Limerick Tidy Towns chairperson tells business owners 'shape up or sell out' after anti-litter survey

Nick Rabbitts


Nick Rabbitts


Limerick Tidy Towns chairperson tells business owners 'shape up or sell out' after anti-litter survey

Maura O' Neill and Helen O' Donnell, who has urged landlords to support their efforts | Picture: Michael Cowhey

THE chairman of Limerick Tidy Towns has told private business owners who do not take care of their basements to “shape up or sell out”.

Helen O’Donnell was speaking after the latest Irish Business Against Litter (Ibal) anti-litter league revealed a massive problem with dumping on private lands, particularly in High Street, Cecil Street and off Upper William Street.

Tidy Towns has run a high-profile campaign to persuade building owners to allow them in to clean-up dirty basements.

The problem has once again been highlighted by Ibal in its latest report, which sees the city fall down 18 places, and is now considered one of the most littered in the state.

Ms O’Donnell says it is frustrating, because there is little the Tidy Towns volunteers can do about private land.

“It’s a repeated problem,” she told The Leader, “Tidy Towns would make a huge appeal to successful business people who we know hold some of these properties and keep them in an appalling state, derelict, and the basement full of every kind of disgusting rubbish. I would be calling on them to shape up or sell out. While we have repeatedly put huge volunteer effort into tidying people’s private property, as we are passionate about having our city as the cleanest place, we need support.”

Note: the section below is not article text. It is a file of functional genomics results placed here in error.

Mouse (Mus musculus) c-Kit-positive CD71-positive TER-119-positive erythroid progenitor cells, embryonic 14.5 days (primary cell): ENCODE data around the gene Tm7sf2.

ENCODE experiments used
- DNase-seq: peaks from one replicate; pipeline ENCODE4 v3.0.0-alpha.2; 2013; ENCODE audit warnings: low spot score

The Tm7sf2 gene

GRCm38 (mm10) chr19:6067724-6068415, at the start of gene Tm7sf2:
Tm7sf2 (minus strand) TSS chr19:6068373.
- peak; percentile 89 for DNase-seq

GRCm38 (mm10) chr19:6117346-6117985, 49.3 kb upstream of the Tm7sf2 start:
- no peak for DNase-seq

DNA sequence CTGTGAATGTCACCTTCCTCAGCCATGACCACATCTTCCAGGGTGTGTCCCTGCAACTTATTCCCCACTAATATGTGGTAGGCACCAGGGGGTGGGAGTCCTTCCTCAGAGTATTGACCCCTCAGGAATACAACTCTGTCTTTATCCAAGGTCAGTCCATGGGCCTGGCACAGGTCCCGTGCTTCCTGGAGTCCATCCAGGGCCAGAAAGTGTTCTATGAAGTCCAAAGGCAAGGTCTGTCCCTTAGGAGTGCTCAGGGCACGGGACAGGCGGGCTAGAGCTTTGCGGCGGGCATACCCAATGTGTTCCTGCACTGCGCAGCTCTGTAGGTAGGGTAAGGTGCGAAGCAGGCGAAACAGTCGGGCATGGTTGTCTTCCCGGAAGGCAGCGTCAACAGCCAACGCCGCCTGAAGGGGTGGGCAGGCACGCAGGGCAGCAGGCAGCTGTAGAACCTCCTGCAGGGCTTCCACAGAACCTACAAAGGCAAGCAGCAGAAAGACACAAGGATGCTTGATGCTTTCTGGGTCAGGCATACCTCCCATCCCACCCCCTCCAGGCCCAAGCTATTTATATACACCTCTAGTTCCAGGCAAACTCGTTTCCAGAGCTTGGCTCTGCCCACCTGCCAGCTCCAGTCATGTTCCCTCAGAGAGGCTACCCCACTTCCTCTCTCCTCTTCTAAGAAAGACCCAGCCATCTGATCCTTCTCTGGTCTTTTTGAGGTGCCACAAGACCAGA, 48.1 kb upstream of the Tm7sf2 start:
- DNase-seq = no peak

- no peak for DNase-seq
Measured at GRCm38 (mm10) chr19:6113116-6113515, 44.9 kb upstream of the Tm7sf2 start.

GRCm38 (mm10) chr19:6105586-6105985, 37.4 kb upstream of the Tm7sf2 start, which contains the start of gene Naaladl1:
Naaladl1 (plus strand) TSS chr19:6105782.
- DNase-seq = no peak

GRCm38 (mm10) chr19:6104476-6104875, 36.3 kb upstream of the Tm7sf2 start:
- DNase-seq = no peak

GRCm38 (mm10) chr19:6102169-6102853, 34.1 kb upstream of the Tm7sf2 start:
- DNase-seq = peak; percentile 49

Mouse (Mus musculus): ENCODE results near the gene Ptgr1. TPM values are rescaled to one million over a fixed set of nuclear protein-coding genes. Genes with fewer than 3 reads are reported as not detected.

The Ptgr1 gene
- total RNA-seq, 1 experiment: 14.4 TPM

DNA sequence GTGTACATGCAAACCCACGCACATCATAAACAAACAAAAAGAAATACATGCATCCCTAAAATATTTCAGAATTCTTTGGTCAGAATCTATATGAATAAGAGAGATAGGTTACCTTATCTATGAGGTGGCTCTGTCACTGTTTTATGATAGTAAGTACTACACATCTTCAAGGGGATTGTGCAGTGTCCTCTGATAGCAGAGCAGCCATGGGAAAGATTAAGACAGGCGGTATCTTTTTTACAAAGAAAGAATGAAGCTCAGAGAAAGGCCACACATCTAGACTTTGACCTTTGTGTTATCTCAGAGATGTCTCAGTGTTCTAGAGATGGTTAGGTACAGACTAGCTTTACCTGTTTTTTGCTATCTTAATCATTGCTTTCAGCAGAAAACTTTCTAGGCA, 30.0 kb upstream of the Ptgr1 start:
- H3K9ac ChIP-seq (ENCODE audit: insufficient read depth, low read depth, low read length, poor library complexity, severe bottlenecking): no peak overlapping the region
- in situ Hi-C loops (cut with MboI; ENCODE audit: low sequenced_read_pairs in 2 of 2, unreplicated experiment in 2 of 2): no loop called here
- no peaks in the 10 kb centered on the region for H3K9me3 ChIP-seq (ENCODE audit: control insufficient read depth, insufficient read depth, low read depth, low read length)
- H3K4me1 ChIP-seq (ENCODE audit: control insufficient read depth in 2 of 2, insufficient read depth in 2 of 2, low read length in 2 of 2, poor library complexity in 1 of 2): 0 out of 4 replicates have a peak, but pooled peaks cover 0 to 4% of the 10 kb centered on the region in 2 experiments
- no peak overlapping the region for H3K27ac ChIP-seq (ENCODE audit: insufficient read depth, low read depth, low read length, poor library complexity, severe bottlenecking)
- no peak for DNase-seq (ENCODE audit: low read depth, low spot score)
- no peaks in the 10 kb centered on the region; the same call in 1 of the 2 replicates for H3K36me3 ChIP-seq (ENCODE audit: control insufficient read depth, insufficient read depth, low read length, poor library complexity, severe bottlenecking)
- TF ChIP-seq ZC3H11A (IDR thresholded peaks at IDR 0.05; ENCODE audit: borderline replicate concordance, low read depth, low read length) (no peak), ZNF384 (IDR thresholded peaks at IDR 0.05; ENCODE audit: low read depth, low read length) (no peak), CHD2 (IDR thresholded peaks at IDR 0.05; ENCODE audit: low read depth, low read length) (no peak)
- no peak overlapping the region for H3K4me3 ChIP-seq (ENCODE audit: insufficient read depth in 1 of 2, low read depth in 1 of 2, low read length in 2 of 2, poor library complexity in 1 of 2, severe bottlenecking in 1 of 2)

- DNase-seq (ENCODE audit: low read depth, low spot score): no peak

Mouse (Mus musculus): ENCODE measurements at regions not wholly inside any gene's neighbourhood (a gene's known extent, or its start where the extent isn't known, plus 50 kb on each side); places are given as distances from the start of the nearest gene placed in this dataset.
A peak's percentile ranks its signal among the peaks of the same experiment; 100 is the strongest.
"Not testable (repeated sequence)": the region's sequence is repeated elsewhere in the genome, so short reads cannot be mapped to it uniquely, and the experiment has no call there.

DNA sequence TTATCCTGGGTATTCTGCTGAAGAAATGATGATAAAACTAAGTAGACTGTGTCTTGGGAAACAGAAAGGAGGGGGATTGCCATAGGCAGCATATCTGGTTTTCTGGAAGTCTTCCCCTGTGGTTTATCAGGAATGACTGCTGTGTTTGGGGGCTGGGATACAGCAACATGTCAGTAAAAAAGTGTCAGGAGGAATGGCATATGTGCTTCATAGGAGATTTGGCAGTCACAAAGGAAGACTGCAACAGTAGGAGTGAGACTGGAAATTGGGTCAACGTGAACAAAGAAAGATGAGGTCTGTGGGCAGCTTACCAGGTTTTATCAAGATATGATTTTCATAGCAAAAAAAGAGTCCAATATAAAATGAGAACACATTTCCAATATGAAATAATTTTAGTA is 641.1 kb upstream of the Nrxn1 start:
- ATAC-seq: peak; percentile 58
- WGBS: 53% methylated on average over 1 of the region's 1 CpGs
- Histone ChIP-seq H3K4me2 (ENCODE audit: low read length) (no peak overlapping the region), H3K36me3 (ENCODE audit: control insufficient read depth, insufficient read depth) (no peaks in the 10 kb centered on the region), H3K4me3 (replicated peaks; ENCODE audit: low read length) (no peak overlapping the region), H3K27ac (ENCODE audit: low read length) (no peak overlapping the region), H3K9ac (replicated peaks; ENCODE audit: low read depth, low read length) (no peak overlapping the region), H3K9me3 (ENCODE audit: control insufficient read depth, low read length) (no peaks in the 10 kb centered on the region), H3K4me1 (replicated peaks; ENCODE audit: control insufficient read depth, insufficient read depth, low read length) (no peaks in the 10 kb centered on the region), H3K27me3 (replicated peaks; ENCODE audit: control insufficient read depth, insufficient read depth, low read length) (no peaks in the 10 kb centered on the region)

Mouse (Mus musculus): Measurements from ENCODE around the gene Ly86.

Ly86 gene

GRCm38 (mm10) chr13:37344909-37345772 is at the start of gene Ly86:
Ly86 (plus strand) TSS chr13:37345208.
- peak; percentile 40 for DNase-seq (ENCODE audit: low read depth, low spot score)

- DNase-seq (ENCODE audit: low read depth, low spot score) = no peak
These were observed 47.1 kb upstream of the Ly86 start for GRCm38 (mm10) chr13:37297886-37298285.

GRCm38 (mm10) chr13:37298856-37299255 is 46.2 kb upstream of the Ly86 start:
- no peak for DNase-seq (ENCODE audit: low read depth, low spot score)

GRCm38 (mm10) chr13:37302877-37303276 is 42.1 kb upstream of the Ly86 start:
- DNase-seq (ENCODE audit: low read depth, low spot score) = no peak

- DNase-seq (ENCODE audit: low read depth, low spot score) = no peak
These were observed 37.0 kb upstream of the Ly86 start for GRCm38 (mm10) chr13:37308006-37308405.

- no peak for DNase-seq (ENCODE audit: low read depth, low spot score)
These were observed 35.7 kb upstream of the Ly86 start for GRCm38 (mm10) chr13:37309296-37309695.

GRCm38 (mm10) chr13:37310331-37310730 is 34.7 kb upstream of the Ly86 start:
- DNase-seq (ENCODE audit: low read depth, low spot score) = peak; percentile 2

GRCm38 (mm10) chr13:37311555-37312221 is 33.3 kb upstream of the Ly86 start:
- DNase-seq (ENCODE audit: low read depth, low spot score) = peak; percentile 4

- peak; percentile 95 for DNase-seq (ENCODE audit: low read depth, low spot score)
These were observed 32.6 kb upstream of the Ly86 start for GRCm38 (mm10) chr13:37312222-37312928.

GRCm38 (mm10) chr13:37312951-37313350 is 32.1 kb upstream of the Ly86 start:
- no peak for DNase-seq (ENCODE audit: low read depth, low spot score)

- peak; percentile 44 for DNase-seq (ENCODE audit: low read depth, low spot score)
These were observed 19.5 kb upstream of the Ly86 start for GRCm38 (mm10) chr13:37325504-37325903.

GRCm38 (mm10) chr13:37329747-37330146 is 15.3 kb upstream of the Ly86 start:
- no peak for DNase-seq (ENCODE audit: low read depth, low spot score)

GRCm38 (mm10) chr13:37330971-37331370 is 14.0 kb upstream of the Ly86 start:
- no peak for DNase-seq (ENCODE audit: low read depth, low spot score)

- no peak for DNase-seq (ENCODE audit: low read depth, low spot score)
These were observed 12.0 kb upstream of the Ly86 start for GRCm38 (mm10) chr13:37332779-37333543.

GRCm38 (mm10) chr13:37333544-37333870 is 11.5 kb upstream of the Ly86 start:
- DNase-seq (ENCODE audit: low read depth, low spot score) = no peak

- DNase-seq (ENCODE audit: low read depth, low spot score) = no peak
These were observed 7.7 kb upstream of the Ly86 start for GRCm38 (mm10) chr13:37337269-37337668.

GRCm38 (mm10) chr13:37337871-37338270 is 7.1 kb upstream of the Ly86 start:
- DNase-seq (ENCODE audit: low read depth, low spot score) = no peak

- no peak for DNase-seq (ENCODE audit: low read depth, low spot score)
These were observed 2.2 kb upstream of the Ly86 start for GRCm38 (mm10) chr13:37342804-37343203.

Mayor Michael Sheahan is calling on everyone to help in the fight against litter.

“The Ibal report has highlighted a number of issues. I am particularly calling on all basement owners to clean their basements today and keep them clean. It’s not good enough to leave it to city centre volunteers who have done marvellous work on basements, or to wait for an enforcement notice to clean up. Clean up for yourselves, your neighbours and visitors to our city,” was the mayor’s message to the people.

While Limerick was in 35th position, there was even worse news for the southside community of Galvone and its surrounds, with the inspectors placing it in 38th out of 40.

The inspectors from An Taisce singled out the back of the industrial estate for criticism, the recycle facility at the Roxboro Shopping Centre was slammed for the fact it was left overflowing when they visited.

Newly elected Janesboro councillor Sarah Kiely said there are no plans for additional bins in the area – including for dog litter.

It’s something she plans to address locally, saying: “It’s not really good enough.”

“Galvone has again hit the headlines, which is disappointing. It says in the report, Galvone is littered but improved, so we have to see the positive in that. Before, we were the only ones hitting the headlines. Now we are littered, but improved,” she added.

Top of the second Ibal anti-litter league for 2019 was Kilkenny.

Meanwhile, the only two areas placed below Galvone were Ballymun in North Dublin, the only litter ‘blackspot’ and Mahon in Cork.